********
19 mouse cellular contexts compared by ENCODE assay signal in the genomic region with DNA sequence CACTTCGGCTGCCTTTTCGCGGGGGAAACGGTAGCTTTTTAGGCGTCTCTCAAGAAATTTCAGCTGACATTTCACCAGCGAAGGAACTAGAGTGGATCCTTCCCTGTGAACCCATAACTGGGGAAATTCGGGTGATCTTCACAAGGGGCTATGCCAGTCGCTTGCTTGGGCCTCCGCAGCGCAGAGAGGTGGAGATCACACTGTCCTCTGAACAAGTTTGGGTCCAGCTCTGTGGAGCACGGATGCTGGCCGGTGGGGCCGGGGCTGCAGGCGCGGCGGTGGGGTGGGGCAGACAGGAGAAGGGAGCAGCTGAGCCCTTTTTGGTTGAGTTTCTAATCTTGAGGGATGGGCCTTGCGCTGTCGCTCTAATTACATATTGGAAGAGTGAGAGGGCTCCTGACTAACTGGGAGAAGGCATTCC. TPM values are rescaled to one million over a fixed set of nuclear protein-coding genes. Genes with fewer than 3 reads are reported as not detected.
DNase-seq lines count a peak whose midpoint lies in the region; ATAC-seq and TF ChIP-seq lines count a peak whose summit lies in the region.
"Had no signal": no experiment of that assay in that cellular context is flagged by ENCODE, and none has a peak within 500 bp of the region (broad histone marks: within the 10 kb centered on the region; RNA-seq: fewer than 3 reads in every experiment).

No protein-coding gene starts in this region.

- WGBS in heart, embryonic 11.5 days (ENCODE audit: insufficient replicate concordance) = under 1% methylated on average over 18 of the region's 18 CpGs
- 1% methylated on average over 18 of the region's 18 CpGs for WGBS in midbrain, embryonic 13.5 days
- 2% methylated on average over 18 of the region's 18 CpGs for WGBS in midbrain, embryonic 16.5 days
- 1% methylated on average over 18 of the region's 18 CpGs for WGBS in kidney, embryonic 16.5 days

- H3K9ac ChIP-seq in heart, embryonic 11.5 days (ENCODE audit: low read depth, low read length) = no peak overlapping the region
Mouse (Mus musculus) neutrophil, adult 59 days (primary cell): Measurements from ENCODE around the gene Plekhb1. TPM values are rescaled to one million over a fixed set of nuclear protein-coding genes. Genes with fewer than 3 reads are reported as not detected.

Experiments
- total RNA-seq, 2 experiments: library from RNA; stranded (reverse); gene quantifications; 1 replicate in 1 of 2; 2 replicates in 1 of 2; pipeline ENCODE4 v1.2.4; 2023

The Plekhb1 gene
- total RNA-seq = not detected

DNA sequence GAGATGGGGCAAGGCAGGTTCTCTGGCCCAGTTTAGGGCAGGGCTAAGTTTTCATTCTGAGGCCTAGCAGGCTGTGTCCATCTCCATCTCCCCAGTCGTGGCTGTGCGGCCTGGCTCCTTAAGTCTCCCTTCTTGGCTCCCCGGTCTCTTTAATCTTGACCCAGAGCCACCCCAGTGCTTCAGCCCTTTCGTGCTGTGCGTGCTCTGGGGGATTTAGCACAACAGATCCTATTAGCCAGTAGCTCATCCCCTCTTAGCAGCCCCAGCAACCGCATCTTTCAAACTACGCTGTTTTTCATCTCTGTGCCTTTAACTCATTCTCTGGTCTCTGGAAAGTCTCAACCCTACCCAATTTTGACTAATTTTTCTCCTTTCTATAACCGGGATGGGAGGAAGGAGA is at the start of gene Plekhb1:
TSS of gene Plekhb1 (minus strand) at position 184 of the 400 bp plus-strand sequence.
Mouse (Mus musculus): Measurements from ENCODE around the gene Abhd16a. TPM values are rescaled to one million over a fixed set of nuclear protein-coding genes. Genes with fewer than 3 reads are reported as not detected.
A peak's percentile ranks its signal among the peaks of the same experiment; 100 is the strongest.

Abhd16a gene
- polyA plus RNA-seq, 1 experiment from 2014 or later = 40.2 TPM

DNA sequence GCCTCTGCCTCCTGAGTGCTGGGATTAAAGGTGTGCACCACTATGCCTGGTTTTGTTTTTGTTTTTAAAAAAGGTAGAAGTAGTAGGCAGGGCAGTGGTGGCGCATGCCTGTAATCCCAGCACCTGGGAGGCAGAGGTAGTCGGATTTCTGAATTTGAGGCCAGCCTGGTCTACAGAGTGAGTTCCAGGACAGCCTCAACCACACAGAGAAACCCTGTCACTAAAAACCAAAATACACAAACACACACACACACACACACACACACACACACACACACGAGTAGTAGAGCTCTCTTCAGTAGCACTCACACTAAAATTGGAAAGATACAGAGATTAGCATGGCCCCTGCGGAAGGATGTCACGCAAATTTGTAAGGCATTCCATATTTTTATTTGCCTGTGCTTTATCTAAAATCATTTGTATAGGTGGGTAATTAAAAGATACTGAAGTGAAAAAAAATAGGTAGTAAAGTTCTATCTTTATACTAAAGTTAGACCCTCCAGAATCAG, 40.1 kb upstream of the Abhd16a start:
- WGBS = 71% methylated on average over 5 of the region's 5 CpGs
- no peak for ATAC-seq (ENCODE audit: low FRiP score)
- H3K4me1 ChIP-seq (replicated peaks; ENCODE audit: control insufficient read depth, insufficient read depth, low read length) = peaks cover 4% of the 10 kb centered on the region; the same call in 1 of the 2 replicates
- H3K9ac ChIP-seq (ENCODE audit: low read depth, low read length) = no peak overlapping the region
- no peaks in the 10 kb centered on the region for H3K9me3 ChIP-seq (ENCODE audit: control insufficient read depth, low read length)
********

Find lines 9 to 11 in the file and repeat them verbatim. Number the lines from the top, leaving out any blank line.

- H3K9ac ChIP-seq in heart, embryonic 11.5 days (ENCODE audit: low read depth, low read length) = no peak overlapping the region
Mouse (Mus musculus) neutrophil, adult 59 days (primary cell): Measurements from ENCODE around the gene Plekhb1. TPM values are rescaled to one million over a fixed set of nuclear protein-coding genes. Genes with fewer than 3 reads are reported as not detected.

Experiments